where rd( ) rounds to the nearest integer. Here, dGL(x,y) is the local distance to the grounding line from an ice-model grid cell with horizontal coordinates (x, y), dGL(D) is the maximum distance within ice shelf D and dmax is the maximum distance to the grounding line within the entire computational domain.
Knowing the maximum number of boxes nD for an ice shelf D, we next define the ocean boxes underneath it. The extent of boxes is determined using the distance to the grounding line and the shelf front. The non-dimensional relative distance to the grounding line r is defined as
with dIF(x,y) the horizontal distance to the ice front. We assign all ice cells with horizontal coordinates to box Bk if the following condition is met:
This leads to comparable areas for the different boxes within a shelf, which is motivated in Appendix B. Thus, for example, the box B1 adjacent to the grounding line interacts with all ice shelf grid cells with . Figure 3 shows an example of the ocean box areas for Antarctica. PICO does currently not account for melting along vertical ice cliffs, as, for example, the termini of some Greenland outlet fjords.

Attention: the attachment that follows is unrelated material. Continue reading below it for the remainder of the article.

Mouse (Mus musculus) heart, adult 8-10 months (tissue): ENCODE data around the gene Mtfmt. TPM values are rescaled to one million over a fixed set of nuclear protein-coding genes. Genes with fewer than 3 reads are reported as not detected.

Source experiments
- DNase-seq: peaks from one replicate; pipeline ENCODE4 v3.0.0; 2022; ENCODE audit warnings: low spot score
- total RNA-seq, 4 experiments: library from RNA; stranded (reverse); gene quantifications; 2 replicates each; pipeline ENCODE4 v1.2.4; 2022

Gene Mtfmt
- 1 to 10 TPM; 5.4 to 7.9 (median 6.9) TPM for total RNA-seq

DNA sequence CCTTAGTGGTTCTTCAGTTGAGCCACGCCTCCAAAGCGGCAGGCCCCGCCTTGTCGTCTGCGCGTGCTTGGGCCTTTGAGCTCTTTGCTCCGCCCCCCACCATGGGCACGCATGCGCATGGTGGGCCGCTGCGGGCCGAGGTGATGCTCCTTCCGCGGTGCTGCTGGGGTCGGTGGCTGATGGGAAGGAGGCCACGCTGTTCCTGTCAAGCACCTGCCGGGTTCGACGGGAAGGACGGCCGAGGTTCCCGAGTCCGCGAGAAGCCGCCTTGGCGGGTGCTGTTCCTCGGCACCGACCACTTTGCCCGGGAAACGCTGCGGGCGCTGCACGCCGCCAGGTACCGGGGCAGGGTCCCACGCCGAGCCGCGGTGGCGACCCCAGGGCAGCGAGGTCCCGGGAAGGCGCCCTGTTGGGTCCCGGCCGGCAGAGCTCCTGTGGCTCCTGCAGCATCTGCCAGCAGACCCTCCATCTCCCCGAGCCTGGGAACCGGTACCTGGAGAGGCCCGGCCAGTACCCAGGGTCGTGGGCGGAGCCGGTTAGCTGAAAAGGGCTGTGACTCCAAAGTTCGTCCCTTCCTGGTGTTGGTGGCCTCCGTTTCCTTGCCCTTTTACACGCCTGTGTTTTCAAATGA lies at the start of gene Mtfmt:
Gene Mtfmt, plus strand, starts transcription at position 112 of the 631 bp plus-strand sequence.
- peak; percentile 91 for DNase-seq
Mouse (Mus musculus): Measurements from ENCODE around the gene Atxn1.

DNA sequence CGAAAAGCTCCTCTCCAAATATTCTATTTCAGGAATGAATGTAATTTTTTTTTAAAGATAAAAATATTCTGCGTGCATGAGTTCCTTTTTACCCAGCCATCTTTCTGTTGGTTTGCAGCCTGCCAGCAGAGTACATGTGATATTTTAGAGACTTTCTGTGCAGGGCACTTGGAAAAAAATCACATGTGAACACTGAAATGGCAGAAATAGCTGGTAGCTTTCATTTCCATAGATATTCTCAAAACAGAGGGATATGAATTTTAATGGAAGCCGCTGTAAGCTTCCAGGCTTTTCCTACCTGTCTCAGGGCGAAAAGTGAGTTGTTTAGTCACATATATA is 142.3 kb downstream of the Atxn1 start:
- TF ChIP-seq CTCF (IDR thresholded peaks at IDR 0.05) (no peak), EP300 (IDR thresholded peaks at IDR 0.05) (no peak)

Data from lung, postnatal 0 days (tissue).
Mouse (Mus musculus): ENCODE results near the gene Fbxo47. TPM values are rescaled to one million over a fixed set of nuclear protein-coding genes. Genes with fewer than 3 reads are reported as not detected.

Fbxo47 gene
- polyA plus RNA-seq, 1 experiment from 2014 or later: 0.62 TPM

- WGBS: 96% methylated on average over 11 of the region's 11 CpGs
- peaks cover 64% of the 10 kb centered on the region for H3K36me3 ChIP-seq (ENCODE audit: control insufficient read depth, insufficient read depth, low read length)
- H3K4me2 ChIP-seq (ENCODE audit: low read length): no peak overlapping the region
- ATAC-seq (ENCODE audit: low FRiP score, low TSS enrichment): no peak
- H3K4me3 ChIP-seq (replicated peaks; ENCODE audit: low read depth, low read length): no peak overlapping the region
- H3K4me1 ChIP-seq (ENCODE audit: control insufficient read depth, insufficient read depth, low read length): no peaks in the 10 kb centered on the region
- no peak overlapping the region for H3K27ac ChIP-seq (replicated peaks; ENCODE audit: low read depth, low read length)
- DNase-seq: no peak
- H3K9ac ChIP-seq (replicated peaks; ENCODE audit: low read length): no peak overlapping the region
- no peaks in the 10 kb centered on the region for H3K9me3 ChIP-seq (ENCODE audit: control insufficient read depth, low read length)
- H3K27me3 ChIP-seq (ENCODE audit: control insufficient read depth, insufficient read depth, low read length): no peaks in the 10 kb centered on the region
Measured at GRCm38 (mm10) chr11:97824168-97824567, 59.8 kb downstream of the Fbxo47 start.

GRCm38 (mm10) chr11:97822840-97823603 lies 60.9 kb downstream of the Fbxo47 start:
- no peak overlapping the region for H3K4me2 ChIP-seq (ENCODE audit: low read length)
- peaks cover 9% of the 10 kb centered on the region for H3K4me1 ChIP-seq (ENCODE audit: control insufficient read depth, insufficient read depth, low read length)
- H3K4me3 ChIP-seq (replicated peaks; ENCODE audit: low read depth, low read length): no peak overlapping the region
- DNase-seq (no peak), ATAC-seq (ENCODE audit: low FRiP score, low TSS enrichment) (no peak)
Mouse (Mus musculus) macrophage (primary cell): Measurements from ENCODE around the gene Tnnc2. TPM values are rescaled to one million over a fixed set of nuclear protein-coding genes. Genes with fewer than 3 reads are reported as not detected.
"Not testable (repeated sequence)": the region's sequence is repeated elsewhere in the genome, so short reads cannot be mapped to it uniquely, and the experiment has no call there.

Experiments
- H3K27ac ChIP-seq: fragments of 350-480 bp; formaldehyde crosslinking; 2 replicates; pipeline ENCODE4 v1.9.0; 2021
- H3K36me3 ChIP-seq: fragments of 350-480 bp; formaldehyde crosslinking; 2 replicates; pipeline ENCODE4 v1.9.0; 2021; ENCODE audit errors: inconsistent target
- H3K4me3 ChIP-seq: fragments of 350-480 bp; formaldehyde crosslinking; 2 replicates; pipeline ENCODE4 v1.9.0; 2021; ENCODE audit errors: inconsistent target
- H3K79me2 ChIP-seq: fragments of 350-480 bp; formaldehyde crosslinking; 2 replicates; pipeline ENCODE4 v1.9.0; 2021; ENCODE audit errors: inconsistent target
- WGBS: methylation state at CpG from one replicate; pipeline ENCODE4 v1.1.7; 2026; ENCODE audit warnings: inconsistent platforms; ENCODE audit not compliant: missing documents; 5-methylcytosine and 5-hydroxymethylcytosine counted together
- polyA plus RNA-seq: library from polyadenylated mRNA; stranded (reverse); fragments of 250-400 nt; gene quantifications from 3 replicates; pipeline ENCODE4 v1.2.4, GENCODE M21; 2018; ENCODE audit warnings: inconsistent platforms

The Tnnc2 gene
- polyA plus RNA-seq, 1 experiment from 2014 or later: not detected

2.4 Implementation in the Parallel Ice Sheet Model
PICO is implemented in the open-source Parallel Ice Sheet Model (Bueler and Brown, 2009; Winkelmann et al., 2011). In the three-dimensional, thermo-mechanically coupled, finite-difference model, ice velocities are computed through a superposition of the shallow approximations for the slow, shear-dominated flow in ice sheets (Hutter, 1983) and the fast, membrane-like flow in ice streams and ice shelves (Morland, 1987). In PISM, the grounding lines (diagnosed via the flotation criterion) and ice fronts evolve freely. Grounding line movement has been evaluated in the model intercomparison project MISMIP3d (Feldmann et al., 2014; Pattyn et al., 2013).
PICO is synchronously coupled to the ice-sheet model, i.e., they use the same adaptive time steps. The cavity model provides sub-shelf melt rates and temperatures at the ice–ocean boundary to PISM, with temperatures being at the in situ freezing point. PISM supplies the evolving ice-shelf geometry to PICO, which in turn adjusts in each time step the ocean box geometry to the ice-shelf geometry as described in Sect. 2.3.